In an imperfect World Cup, France managed the imperfections best
MOSCOW — If one thing became obvious during the World Cup’s month-long run in Russia, it’s that Qatar is going to need a bigger country.
More than 1 million visitors flooded the country, packing Red Square, partying along Samara’s riverfront embankment and strolling the canals of historic St. Petersburg. But Russia is the largest country in the world. What happens when that many people show up four years from now in Qatar, which is smaller than Connecticut and has fewer people than Orange County?
“What we saw in Moscow, which has two stadiums, is that a city can be very quickly overwhelmed by big crowds,” senior Qatari official Nasser Al Khater said. “The fact you’re going to have the fans of 32 teams pretty much in a city, I think is going to be electrifying.”
Or 48 teams, FIFA apparently can’t make up its mind. Either way it’s going to overwhelm tiny Doha, Qatar’s pocket-sized capital.
But that’s not the only takeaway from Russia 2018, a World Cup that may have been the most exciting, most hospitable and best organized in recent memory. There were as many surprises are there were goals — and there were more of those than at all but one World Cup in the last 20 years.
Top-ranked Germany, the defending champion, bowed out in the group stage, while No. 70 Russia, the highest-ranked team in the tournament, made it to the quarterfinals.
Iceland became the smallest country to play in a World Cup and Croatia the second-smallest to make the final. Cristiano Ronaldo scored four goals in his first 94 minutes but didn’t get another as Portugal exited in the round of 16; Lionel Messi and Argentina went out that same day.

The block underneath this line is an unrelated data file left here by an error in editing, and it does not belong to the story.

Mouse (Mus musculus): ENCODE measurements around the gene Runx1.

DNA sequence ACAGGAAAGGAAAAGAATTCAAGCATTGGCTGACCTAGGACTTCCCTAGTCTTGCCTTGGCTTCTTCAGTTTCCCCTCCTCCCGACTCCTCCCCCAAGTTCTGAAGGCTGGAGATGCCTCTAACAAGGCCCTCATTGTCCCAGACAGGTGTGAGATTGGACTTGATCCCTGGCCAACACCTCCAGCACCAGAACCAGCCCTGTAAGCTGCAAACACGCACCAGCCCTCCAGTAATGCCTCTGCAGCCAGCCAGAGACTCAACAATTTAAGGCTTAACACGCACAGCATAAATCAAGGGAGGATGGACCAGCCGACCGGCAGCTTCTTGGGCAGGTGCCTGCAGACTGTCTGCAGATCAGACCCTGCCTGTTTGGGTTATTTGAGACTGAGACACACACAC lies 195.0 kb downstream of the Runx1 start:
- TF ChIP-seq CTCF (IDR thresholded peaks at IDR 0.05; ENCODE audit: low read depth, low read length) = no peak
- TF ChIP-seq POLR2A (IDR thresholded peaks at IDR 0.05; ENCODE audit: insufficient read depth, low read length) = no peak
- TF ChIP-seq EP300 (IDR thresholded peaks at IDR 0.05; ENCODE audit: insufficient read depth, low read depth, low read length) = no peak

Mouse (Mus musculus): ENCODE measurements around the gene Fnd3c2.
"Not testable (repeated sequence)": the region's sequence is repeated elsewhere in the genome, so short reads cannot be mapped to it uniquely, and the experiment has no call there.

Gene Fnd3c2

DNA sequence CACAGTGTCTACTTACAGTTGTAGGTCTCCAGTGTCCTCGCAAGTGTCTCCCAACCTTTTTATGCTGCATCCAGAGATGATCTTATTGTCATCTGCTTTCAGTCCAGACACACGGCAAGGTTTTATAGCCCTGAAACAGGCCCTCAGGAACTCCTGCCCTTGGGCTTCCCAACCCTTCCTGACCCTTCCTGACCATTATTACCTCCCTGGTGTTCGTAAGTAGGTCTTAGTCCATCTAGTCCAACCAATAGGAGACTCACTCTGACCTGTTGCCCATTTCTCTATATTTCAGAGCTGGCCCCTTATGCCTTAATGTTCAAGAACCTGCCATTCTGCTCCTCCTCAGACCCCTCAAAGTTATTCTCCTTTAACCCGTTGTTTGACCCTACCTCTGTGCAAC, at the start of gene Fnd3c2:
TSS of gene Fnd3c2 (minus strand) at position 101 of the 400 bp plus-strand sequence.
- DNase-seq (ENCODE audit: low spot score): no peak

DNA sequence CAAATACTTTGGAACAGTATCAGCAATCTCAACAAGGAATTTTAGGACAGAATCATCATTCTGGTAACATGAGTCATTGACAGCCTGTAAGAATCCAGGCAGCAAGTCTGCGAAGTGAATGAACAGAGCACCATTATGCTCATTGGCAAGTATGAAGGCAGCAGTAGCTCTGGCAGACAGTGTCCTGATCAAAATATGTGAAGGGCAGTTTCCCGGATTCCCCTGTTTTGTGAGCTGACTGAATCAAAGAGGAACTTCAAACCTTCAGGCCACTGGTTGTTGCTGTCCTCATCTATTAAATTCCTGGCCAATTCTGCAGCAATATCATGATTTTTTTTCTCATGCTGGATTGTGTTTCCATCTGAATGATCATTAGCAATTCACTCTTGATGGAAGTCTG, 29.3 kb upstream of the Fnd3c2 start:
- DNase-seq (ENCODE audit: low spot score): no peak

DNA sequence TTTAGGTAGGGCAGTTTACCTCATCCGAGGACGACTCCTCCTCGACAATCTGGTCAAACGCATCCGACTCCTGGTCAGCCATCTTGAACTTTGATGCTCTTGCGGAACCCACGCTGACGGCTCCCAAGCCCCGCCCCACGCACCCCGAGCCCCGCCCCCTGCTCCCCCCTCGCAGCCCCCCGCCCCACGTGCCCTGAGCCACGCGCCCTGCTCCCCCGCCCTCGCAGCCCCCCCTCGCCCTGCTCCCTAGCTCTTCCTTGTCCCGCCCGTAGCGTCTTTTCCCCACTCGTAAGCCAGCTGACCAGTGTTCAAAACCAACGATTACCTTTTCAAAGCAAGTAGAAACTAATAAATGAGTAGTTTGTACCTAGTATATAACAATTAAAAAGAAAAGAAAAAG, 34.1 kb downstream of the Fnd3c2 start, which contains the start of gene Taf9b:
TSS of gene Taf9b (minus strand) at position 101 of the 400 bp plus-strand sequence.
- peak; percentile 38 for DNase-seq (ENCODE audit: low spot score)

Mexico fell in the round of 16 for the seventh straight World Cup, extending its record for most losses in tournament history to 27, while Neymar and his Brazilian teammates, who knocked Mexico out, took a dive themselves one game later.
The Video Assistant Referee (VAR) system made its debut in this World Cup and though it is clearly here to stay, it’s just as clear players, coaches, fans and even referees are going to have to make some adjustments to the system going forward.
Russia 2018 broke records for both penalty-kick attempts (29) and penalty-kicks goals (22). VAR wasn’t responsible for all of that it did catch penalties that previously would have gone unnoticed and led officials to award penalty kicks when previously they would have allowed play to continue.
In Sunday’s final, for example, Croatia’s Ivan Perisic was called for a penalty after a corner kick deflected off France’s Blaise Matuidi, stuck his hand and went out of bounds. Yes, the ball hit Perisic’s hand and caused it to change direction. But it didn’t significantly alter the play.
Argentine referee Nestor Pitana missed the handball and seemed ready to continue before a VAR official contacted him by handset and convinced him to consult a replay. Faced with video evidence, Pitana felt he had no choice but to award a penalty, which Antoine Griezmann converted. France never trailed again.
“In a World Cup final you do not give such a penalty,” Croatian coach Zlatko Dalic protested afterward.
He’s right. The contact between hand and ball was inconsequential and shouldn’t have been allowed to impact the biggest game in four years. To fix this, referees must be given much wider latitude to interpret the video rather than simply reviewing the pictures. They are tasked with interpreting plays all the time — foul or no foul? shove or no shove? offside or onside? This would just be an extension of that power.